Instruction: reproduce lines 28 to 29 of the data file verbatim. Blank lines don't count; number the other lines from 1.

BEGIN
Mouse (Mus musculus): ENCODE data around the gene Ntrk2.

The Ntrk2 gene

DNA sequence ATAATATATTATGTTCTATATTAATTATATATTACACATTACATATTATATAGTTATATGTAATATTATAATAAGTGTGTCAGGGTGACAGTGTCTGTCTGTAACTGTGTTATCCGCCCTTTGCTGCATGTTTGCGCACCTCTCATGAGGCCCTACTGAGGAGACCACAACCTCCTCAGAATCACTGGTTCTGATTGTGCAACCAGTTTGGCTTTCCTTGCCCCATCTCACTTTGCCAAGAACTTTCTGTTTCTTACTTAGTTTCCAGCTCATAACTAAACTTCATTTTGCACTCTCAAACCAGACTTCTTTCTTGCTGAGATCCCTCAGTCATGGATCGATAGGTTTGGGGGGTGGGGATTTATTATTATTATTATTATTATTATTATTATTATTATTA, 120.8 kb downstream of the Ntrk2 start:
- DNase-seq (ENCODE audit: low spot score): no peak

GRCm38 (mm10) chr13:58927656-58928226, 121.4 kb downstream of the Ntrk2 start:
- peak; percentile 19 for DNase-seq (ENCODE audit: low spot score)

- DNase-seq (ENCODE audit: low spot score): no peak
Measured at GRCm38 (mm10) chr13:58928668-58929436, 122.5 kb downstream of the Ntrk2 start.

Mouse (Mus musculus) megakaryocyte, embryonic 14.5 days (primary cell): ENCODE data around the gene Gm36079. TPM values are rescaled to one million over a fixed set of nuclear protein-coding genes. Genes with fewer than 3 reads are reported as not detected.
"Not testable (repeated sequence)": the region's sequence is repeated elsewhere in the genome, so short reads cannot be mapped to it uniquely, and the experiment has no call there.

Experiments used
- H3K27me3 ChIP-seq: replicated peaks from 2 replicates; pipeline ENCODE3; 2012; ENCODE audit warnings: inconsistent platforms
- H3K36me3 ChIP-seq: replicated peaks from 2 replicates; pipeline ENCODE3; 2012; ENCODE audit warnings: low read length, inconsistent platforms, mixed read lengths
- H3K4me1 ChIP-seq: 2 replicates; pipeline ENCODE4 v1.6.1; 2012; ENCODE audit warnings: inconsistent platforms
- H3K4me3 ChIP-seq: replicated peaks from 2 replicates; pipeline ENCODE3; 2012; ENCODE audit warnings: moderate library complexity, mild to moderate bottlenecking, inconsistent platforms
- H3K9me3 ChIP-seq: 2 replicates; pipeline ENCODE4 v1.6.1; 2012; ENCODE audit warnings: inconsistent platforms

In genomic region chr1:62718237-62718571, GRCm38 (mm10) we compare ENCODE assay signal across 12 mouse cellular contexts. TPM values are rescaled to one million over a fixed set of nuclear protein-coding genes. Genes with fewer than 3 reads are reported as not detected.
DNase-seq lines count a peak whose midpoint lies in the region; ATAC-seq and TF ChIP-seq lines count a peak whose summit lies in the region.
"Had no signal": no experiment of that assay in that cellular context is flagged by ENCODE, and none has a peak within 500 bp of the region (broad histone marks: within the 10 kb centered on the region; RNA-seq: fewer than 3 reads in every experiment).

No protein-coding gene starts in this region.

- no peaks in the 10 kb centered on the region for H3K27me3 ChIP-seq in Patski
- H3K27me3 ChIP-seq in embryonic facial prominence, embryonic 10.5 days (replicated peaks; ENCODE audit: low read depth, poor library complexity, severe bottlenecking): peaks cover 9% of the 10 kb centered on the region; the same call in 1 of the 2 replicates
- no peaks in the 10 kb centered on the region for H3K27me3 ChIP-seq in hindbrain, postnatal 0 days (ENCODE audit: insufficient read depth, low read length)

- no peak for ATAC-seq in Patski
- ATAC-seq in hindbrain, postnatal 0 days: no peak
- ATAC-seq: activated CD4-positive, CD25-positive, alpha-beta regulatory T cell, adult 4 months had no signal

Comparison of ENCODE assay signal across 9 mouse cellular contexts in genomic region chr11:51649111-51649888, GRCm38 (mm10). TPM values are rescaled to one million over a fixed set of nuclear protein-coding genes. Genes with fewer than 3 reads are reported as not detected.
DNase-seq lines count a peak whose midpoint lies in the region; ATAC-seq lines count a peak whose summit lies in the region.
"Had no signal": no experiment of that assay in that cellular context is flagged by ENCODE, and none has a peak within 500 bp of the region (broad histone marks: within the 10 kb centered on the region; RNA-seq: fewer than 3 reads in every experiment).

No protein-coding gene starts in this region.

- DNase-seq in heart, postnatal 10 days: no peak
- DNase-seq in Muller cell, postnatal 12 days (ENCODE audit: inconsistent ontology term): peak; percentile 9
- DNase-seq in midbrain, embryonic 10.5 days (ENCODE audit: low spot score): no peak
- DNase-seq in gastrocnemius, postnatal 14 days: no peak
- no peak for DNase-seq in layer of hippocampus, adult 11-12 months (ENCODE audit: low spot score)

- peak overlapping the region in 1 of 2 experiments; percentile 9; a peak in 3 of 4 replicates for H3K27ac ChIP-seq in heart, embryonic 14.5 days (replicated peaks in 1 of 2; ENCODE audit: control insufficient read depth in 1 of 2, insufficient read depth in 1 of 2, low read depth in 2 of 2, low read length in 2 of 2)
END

DNase-seq lines count a peak whose midpoint lies in the region; ATAC-seq lines count a peak whose summit lies in the region.
"Had no signal": no experiment of that assay in that cellular context is flagged by ENCODE, and none has a peak within 500 bp of the region (broad histone marks: within the 10 kb centered on the region; RNA-seq: fewer than 3 reads in every experiment).